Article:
If I recite the countries that I love very much then next to Armenia I’ll name Italy, United Kingdom, Greece and some others… yet if I enumerate the countries that interest and even somewhat surprise me - those are just Germany and Japan. It seems almost mystery to me how do these two countries - severely destroyed during the world wars, exposed to the enmity of the entire world, bowed under the gravity of their committed aggressions and crimes – still managed within just several decades to heighten again like phoenix, restore themselves and once again become the world leaders not only in politics and economy, but also for the case of world peace, order and security.
Right because of that my interest I started the talk with the Ambassador of Japan to Armenia H. E. Eiji Taguchi from the theme of WWII.

The Echoes of WWII and Nowadays Threats

- Mr. Ambassador, I confess that the idea of requesting this interview with Your Excellency came to my mind after PM Shinzo Abe’s statement on the 70th anniversary of the end of WWII. I liked the text very much and was surprised with kind of criticism that it evoked in the world. Then I understood the problem was in phrase that further generations of Japanese, who have nothing to do with WWII, should not be predestined to apologize. Despite of all preceding and following apologies and condolences that literally covered Mr. Abe’s statement that single phrase attracted attention and the reaction was emotional.

- You say you liked the statement but it also evoked criticism. I may say that actually foreign governments - in Philippines, Australia, etc welcomed the statement. South Korea had some comments but also was positive about Mr. Abe’s declaration. Ultimately that declaration was absolutely in line a stated once more what the previous Japanese governments and PM-s had told on 50th and 60th anniversaries of WWII. We continuously recognize that Japan has committed aggression towards its neighbors and we apologize for that, of course also conveying time and again our condolences, regret and sorrow for what had happened. I think this our recognition of the truth and the deep regret for that laid the path to reconciliation with the other nations and governments.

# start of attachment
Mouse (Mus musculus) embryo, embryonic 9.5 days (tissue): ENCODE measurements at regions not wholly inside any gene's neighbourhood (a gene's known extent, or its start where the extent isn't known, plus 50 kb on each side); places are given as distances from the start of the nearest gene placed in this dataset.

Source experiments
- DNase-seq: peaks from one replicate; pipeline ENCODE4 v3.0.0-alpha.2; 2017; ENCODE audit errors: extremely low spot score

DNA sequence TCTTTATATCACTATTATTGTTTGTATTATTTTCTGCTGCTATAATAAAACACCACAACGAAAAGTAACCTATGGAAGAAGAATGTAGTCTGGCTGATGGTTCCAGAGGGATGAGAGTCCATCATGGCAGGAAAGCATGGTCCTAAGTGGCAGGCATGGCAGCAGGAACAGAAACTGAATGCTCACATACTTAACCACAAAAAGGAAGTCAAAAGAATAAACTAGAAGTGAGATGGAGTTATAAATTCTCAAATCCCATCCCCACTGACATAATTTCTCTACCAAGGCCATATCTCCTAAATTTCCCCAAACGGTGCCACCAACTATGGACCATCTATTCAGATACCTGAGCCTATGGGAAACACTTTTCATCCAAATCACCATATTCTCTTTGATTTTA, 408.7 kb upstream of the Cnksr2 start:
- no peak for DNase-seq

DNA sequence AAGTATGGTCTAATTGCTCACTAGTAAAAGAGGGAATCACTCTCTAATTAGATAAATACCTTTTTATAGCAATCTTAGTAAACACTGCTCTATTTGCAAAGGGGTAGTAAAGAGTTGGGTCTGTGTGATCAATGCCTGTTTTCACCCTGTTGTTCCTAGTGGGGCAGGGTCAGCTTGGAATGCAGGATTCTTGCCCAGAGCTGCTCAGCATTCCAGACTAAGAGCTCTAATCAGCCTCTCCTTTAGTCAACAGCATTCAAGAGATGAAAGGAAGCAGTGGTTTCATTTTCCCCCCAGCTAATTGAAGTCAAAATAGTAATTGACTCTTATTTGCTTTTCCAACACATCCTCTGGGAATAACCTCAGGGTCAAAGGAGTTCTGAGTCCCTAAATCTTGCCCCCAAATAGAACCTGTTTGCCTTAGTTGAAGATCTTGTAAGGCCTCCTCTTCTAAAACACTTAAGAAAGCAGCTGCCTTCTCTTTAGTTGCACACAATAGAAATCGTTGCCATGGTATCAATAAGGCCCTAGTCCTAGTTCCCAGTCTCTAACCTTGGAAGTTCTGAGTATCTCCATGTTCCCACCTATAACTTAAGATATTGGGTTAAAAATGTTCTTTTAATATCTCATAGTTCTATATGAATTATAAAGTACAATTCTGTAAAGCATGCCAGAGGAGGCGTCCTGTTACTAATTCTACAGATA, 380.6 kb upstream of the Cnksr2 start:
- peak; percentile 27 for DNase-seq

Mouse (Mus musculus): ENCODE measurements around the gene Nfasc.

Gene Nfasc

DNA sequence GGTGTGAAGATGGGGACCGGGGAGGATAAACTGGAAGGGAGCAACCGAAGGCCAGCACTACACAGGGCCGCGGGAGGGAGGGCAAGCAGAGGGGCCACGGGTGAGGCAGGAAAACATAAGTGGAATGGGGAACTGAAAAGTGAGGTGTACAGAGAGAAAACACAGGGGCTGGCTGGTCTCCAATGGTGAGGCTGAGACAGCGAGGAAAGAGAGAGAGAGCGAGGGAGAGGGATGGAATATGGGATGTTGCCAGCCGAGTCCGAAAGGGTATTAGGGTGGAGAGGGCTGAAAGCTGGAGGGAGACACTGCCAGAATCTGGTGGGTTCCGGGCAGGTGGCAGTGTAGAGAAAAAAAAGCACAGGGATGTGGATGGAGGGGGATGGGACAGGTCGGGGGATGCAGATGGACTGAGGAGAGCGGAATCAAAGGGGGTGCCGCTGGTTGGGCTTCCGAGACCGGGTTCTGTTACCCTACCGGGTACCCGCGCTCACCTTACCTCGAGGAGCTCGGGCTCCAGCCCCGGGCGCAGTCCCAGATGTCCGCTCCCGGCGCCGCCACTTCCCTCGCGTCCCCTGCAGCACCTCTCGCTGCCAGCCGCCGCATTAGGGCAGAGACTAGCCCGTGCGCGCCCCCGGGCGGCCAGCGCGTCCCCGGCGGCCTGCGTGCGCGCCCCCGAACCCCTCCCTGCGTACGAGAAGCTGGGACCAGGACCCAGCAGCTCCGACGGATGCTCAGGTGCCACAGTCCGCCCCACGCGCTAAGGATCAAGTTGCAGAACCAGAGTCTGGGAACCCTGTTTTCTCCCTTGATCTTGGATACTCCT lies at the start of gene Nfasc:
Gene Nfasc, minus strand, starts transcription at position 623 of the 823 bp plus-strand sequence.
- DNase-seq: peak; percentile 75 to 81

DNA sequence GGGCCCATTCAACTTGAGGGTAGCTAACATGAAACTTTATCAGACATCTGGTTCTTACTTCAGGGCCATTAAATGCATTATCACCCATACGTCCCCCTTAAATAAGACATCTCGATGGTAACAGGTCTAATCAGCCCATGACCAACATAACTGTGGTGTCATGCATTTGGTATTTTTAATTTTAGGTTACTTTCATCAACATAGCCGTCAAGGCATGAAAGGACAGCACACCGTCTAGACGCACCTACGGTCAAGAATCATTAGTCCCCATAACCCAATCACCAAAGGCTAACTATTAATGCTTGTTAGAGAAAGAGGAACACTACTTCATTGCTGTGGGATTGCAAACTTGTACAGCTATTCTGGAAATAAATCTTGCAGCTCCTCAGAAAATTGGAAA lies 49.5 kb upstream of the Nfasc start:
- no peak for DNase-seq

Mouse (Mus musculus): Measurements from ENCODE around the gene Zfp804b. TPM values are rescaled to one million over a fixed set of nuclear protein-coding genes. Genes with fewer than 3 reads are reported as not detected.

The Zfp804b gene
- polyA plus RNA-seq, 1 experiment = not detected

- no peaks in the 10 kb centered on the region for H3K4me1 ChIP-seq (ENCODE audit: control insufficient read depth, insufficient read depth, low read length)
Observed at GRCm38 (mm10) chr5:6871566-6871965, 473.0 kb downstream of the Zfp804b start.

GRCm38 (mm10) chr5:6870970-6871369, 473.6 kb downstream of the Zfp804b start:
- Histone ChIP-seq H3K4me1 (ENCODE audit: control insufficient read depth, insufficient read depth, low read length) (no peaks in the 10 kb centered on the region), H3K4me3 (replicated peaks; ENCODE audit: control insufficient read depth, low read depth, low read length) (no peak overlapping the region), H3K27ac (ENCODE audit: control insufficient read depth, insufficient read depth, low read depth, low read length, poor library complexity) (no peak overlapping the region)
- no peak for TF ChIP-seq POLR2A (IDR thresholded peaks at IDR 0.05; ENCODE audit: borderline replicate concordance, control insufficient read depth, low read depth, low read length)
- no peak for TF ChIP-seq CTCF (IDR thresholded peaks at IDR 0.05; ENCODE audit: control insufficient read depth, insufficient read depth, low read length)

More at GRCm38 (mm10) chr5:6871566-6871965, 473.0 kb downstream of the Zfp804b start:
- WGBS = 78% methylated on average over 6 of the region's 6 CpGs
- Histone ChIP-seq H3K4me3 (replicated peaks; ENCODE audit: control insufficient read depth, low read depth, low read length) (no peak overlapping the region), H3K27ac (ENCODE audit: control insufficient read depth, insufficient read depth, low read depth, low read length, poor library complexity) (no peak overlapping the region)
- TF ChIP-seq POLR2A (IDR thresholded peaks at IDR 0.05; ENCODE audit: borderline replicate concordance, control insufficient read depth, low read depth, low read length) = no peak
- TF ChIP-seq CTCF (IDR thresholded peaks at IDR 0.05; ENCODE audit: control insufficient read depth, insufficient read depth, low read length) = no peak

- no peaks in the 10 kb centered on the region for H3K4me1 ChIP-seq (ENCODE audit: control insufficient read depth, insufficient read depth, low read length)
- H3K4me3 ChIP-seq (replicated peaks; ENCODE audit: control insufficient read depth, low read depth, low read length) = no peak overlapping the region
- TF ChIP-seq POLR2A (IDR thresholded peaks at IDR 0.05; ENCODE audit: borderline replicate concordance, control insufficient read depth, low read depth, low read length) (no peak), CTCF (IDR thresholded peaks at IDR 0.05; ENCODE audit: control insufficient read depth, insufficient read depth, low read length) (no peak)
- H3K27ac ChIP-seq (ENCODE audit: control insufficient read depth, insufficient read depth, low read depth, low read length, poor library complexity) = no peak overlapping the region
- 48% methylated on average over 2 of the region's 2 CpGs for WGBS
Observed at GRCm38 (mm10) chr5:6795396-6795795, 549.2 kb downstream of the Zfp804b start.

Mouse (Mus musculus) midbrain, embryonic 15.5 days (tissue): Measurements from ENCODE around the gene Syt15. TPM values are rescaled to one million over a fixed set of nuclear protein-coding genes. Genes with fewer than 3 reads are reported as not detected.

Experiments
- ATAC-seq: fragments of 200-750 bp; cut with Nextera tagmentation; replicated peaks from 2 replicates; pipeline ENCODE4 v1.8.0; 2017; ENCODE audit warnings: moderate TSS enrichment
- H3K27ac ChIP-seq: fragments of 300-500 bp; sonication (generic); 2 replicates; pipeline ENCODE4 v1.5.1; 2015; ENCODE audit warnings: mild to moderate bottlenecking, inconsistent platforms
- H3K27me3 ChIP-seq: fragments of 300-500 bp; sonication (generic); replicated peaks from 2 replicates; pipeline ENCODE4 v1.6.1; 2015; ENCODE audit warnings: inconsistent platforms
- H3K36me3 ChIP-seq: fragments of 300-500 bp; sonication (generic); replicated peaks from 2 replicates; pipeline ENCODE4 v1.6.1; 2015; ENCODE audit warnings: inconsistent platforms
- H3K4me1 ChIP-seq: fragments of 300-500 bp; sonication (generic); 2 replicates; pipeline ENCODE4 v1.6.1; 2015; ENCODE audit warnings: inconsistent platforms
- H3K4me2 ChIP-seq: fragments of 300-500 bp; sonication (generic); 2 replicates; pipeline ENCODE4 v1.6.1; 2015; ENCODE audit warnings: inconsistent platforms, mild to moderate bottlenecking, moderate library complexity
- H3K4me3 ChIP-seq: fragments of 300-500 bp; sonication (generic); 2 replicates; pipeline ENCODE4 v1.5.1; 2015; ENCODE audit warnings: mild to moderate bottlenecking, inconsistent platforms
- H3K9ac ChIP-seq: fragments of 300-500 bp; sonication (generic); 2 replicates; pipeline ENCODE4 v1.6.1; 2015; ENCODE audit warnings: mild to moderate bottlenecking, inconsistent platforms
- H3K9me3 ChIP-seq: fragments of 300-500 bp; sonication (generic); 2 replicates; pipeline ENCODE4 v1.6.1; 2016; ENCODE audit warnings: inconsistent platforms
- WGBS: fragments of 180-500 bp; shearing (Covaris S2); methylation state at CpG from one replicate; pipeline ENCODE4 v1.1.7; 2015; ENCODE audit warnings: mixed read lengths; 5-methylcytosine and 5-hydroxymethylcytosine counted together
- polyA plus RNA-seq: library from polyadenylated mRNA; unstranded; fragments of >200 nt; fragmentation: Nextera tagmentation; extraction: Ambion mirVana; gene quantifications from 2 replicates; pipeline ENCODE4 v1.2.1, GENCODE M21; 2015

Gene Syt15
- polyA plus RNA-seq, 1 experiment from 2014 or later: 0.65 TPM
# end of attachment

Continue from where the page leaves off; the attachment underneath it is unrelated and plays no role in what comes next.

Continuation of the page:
-Surely , but mentioning the criticism I meant not the reaction of the governments, but rather the societies and the citizens who suffered during the war, for example the Korean woman that were exploited like “sex-slaves”. So far as they are alive the apologies may be vital to them.

- In that aspect, yes, the reconciliation is needed not only between the governments, but also for ordinary citizens who ultimately suffered the most and become the greatest victims of any war. On Japanese side we fully realize this. Still in 90-ies of past century we established a special fund and launched initiatives aimed to reach out those women, who’s dignity were severely injured with an involvement of Japanese military authorities during the WWII, whether in Korea, or Indonesia or Philippines. That kind of attempts for personal, individual reconciliation with the victims of WWII we make constantly, trying also to recompense somehow for their losses, if that’s possible, but not always we succeed. Sometimes these women just refused Japanese support.

- That may be understandable. After so many horrors that as Mr. Abe tells “make us speechless” the reconciliation with Japan may be very difficult for them, if ever possible, but the Japan is on right path if trying to reach that people.

- Yes, we try and keep making efforts. In December last year, we displayed another joint initiative with South Korean Government. The Japanese side will provide the funding and the Korean Government will establish a foundation in the purpose of providing support for the WWII victims, the women we talked about. We keep on with those efforts.

- Fine, as it’s the right way for turning the page of past. And now moving to the problems of our days it’s constantly repeated that one of the greatest dangers to the international peace and security is the North Korea’s ballistic missiles and nuclear program. What measures are taken against and are they effective?